• 5.
    Fällman, Maria
    et al.
    Umeå University, Faculty of Medicine, Department of Molecular Biology (Faculty of Medicine).
    Deleuil, Fabienne
    Umeå University, Faculty of Medicine, Department of Molecular Biology (Faculty of Medicine).
    McGee, Karen
    Umeå University, Faculty of Medicine, Department of Molecular Biology (Faculty of Medicine).
    Resistance to phagocytosis by Yersinia2002In: International Journal of Medical Microbiology, ISSN 1438-4221, E-ISSN 1618-0607, Vol. 291, no 6-7, p. 501-509Article in journal (Refereed)
    Abstract [en]

    Enteropathogenic species of the genus Yersinia penetrate the intestinal epithelium and then spread to the lymphatic system, where they proliferate extracellularly. At this location, most other bacteria are effectively ingested and destroyed by the resident phagocytes. Yersinia, on the other hand binds to receptors on the external surface of phagocytes, and from this location it blocks the capacity of these cells to exert their phagocytic function via different receptors. The mechanism behind the resistance to phagocytosis involves the essential virulence factor YopH, a protein tyrosine phosphatase that is translocated into interacting target cells via a type III secretion machinery. YopH disrupts peripheral focal complexes of host cells, seen as a rounding up of infected cells. The focal complex proteins that are dephosphorylated by YopH are focal adhesion kinase and Crk-associated substrate, the latter of which is a common substrate in both professional and non-professional phagocytes. In macrophages additional substrates have been found, the Fyn-binding/SLP-76-associated protein and SKAP-HOM. Phagocytosis is a rapid process that is activated when the bacterium interacts with the phagocyte. Consequently, the effect exerted by a microbe to block this process has to be rapid and precise. This review deals with the mechanisms involved in impeding uptake as well as with the role of the YopH substrates and focal complex structures in normal cell function.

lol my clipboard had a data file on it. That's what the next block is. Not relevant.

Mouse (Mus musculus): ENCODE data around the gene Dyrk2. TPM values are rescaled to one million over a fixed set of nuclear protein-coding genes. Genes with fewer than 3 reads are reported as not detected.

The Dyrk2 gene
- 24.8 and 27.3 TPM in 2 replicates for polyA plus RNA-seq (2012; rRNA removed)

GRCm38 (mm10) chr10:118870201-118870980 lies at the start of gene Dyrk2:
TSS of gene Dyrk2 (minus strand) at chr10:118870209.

• 6.
    Kelk, Peyman
    et al.
    Umeå University, Faculty of Medicine, Department of Odontology, Periodontology. Umeå University, Faculty of Medicine, Department of Clinical Microbiology, Clinical Bacteriology.
    Claesson, Rolf
    Umeå University, Faculty of Medicine, Department of Odontology.
    Chen, Casey
    Sjöstedt, Anders
    Umeå University, Faculty of Medicine, Department of Clinical Microbiology, Clinical Bacteriology.
    Johansson, Anders
    Umeå University, Faculty of Medicine, Department of Odontology. Parod.
    IL-1beta secretion induced by Aggregatibacter (Actinobacillus) actinomycetemcomitans is mainly caused by the leukotoxin2008In: International Journal of Medical Microbiology, ISSN 1438-4221, E-ISSN 1618-0607, Vol. 298, no 5/6, p. 529-541Article in journal (Refereed)
    Abstract [en]

    Aggregatibacter (Actinobacillus) actinomycetemcomitans forms a leukotoxin that selectively lyses primate neutrophils, monocytes and triggers apoptosis in promyeloic cells and degranulation of human neutrophils. Recently, we showed that the leukotoxin causes activation of caspase-1 and abundant secretion of bio-active IL-1beta from human macrophages. In this study, we show that high levels of IL-beta correlated with a high proportion of A. actinomycetemcomitans in clinical samples from a patient with aggressive periodontitis. To determine the relative contribution of leukotoxin to the overall bacteria-induced IL-1beta secretion, macrophages were isolated from peripheral blood and exposed to different concentrations of live A. actinomycetemcomitans strains with either no, low or high production of leukotoxin. Cell lysis and levels of IL-1beta, IL-6, TNF-alpha and caspase-1 were measured by ELISA and flow cytometry. Leukotoxin was the predominant cause of IL-1beta secretion from macrophages, even in the A. actinomycetemcomitans strain with low leukotoxin production. Macrophages exposed to non-leukotoxic bacteria accumulated cytosolic pro-IL-1beta, which was secreted by a secondary exposure to leukotoxic bacteria. In conclusion, the present study shows for the first time that A. actinomycetemcomitans-induced IL-1beta secretion from human macrophages in vitro is mainly caused by leukotoxin.

  • 7. Liu, Hui
    et al.
    Fero, Jutta B.
    Mendez, Melissa
    Umeå University, Faculty of Medicine, Department of Medical Biochemistry and Biophysics.
    Carpenter, Beth M.
    Servetas, Stephanie L.
    Rahman, Arifur
    Goldman, Matthew D.
    Boren, Thomas
    Umeå University, Faculty of Medicine, Department of Medical Biochemistry and Biophysics.
    Salama, Nina R.
    Merrell, D. Scott
    Dubois, Andre
    Analysis of a single Helicobacter pylori strain over a 10-year period in a primate model2015In: International Journal of Medical Microbiology, ISSN 1438-4221, E-ISSN 1618-0607, Vol. 305, no 3, p. 392-403Article in journal (Refereed)